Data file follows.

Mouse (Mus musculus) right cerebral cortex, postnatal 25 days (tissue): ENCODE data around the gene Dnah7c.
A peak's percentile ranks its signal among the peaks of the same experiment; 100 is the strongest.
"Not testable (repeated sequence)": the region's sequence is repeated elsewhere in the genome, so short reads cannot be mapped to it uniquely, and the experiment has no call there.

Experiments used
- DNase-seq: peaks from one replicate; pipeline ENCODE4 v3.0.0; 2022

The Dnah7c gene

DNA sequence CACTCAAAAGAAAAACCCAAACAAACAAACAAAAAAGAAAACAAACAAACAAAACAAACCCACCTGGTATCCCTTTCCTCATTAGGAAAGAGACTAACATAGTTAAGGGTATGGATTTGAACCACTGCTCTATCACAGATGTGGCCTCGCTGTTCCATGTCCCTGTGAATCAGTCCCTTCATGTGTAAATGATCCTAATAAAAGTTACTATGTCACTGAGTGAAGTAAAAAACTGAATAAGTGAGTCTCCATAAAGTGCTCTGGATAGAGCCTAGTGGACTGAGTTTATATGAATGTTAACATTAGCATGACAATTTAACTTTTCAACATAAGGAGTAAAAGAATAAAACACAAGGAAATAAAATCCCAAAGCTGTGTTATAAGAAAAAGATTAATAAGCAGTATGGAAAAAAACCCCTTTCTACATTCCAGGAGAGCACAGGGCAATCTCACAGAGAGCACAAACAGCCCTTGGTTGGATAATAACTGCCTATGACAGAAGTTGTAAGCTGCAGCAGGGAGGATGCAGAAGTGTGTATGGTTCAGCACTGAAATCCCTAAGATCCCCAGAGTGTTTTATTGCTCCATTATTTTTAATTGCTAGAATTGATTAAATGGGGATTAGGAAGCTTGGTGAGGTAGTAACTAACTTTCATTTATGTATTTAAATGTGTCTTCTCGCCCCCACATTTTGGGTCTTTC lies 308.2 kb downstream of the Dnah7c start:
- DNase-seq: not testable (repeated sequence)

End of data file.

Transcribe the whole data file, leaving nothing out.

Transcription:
Mouse (Mus musculus) right cerebral cortex, postnatal 25 days (tissue): ENCODE data around the gene Dnah7c.
A peak's percentile ranks its signal among the peaks of the same experiment; 100 is the strongest.
"Not testable (repeated sequence)": the region's sequence is repeated elsewhere in the genome, so short reads cannot be mapped to it uniquely, and the experiment has no call there.

Experiments used
- DNase-seq: peaks from one replicate; pipeline ENCODE4 v3.0.0; 2022

The Dnah7c gene

DNA sequence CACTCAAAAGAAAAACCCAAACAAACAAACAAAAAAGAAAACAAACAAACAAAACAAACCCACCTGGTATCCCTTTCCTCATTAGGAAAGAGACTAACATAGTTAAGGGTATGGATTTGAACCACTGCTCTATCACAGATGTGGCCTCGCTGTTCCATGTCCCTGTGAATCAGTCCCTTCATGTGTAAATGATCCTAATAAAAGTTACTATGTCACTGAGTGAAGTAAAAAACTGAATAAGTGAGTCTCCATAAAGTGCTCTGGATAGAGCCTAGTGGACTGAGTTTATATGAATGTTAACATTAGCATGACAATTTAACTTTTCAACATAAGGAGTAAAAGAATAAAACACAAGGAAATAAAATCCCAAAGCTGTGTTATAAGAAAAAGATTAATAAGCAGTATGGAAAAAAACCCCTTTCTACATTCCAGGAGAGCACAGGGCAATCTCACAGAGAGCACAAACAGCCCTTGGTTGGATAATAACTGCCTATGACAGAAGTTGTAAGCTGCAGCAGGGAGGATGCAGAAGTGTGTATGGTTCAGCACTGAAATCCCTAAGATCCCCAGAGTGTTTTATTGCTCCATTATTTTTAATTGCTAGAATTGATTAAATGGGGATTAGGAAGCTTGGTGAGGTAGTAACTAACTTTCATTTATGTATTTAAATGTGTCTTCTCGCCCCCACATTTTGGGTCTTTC lies 308.2 kb downstream of the Dnah7c start:
- DNase-seq: not testable (repeated sequence)